Cranford [ Illustrated ]
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The dregs were often given to the poor: but occasionally, when a good deal had been left at the last party five months ago, it might be , it was added to some of a fresh bottle, brought up from the cellar. I fancy poor Captain Brown did not much like wine, for I noticed he never finished his first glass, and p. Then, as to our dessert, Miss Jenkyns used to gather currants and gooseberries for it herself, which I sometimes thought would have tasted better fresh from the trees; but then, as Miss Jenkyns observed, there would have been nothing for dessert in summer-time.
As it was, we felt very genteel with our two glasses apiece, and a dish of gooseberries at the top, of currants and biscuits at the sides, and two decanters at the bottom. When oranges came in, a curious proceeding was gone through. Miss Jenkyns did not like to cut the fruit; for, as she observed, the juice all ran out nobody knew where; sucking only I think she used some more recondite word was in fact the only way of enjoying oranges; but then there was the unpleasant association with a ceremony frequently gone through by little babies; and so, after dessert, in orange season, Miss Jenkyns and Miss Matty used to rise up, possess themselves each of an orange in silence, and withdraw to the privacy of their own rooms to indulge in sucking oranges.
I held up a screen, and did not look, and, as she said, she tried not to make the noise very offensive; but now that she was left alone, she seemed quite horrified when I begged her to remain with me in the warm dining-parlour, and enjoy her orange as she liked best. And so it was in everything. In all things else Miss Matilda was meek and undecided to a fault. I determined that I would not leave her till I had seen what sort of a person Martha was; and, if I found her trustworthy, I would tell her not to trouble her mistress with every little decision.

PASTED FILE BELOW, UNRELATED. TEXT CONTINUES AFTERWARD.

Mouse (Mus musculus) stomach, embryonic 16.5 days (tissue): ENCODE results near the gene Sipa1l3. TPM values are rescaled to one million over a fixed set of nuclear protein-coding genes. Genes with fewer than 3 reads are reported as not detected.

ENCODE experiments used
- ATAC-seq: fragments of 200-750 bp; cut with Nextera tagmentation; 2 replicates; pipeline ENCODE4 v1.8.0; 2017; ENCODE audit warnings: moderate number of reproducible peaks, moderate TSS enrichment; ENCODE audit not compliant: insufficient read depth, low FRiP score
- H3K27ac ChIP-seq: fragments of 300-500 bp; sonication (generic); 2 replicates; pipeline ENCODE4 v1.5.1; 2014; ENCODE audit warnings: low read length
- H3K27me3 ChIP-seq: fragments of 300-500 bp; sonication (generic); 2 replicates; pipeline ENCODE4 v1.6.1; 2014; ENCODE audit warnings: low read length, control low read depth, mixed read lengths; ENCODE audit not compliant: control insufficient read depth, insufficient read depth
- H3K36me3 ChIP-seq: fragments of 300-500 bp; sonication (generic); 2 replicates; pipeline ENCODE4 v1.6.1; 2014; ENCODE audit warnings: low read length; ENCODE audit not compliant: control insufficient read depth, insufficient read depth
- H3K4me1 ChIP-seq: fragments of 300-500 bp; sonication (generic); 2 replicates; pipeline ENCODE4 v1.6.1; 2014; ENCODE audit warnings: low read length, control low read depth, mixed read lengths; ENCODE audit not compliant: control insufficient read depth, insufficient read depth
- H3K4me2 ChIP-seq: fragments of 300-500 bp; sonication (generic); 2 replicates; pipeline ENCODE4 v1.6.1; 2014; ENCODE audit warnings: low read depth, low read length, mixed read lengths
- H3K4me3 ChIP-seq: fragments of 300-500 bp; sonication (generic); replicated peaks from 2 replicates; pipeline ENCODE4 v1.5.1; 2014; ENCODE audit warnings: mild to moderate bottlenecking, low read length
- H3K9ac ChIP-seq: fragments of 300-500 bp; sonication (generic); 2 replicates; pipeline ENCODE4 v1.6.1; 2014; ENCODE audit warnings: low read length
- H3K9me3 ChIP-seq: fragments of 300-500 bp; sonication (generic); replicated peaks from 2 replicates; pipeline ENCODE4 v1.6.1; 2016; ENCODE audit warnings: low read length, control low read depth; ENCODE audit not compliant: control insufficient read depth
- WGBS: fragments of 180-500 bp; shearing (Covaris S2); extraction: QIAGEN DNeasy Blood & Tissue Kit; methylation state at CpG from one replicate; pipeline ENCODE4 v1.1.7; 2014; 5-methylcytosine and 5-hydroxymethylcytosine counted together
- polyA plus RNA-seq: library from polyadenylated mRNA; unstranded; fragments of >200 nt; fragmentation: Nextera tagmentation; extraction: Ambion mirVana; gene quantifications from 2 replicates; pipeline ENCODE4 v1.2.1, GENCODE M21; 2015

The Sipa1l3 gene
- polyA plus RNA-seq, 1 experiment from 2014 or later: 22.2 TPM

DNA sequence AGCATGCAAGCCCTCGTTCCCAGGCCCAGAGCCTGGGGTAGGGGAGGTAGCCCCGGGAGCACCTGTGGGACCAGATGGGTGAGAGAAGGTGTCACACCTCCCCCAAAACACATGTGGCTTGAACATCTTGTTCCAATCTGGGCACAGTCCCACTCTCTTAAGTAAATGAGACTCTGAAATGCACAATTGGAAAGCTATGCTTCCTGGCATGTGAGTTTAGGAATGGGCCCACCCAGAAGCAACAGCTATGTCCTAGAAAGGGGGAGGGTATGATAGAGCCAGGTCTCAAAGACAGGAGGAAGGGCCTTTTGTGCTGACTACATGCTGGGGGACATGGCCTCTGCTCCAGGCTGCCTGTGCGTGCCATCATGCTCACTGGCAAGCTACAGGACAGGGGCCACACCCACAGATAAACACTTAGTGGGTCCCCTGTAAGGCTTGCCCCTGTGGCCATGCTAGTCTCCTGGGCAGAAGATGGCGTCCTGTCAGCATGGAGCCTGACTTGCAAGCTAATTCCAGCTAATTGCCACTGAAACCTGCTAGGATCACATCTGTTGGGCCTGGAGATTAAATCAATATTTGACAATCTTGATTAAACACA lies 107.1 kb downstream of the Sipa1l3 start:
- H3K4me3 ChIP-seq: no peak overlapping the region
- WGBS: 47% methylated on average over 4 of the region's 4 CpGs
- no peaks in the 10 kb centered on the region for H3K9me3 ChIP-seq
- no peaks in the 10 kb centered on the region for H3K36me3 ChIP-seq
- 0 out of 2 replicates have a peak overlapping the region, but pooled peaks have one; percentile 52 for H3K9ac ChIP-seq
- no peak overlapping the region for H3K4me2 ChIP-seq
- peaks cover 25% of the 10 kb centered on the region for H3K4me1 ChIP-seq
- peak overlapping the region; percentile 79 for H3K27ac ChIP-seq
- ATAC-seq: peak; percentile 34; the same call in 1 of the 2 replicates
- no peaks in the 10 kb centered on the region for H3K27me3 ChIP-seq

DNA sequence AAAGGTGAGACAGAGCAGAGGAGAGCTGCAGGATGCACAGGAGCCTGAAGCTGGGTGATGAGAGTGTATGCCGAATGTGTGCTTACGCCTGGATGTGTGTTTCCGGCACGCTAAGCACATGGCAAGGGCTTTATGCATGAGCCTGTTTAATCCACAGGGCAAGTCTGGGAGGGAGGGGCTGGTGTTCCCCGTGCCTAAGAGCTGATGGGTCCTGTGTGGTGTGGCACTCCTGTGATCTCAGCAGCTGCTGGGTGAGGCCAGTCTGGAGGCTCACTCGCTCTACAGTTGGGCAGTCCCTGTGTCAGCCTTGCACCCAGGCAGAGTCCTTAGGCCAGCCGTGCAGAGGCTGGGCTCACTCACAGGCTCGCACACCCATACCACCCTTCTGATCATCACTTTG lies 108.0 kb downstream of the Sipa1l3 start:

Martha was blunt and plain-spoken to a fault; otherwise she was a brisk, well-meaning, but very ignorant girl. Major Jenkyns wrote to propose that he and his wife should spend a night at Cranford, on his way to Scotland—at the inn, if it did not suit Miss Matilda to receive them into her house; in which case they should hope to be with her as much as possible during the day. Must I put razors in his dressing-room? Deborah would have had p. And slippers, and coat-brushes?
Deborah would have done it so well; she would have been quite in her element.
Will he want coffee, do you think? But she was sadly fluttered.
Illustrated Cranford by Mrs. Gaskell 1892
I made her empty her decanters and bring up two fresh bottles of wine. The major and his wife were quiet unpretending people enough when they did come; languid, as all East Indians are, I suppose. Indeed, she asked me, when they were gone, if he did not remind me of Blue Beard?
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It seems that Miss Pole had a cousin, once or twice removed, who had offered to Miss Matty long ago. Now this cousin lived four or five miles from p. He would not allow himself to be called Thomas Holbrook, Esq. He rejected all domestic innovations; he would have the house door stand open in summer and shut in winter, without knocker or bell to summon a servant. The closed fist or the knob of a stick did this office for him if he found the door locked. He despised every refinement which had not its root deep down in humanity. If people were not ill, he saw no necessity for moderating his voice.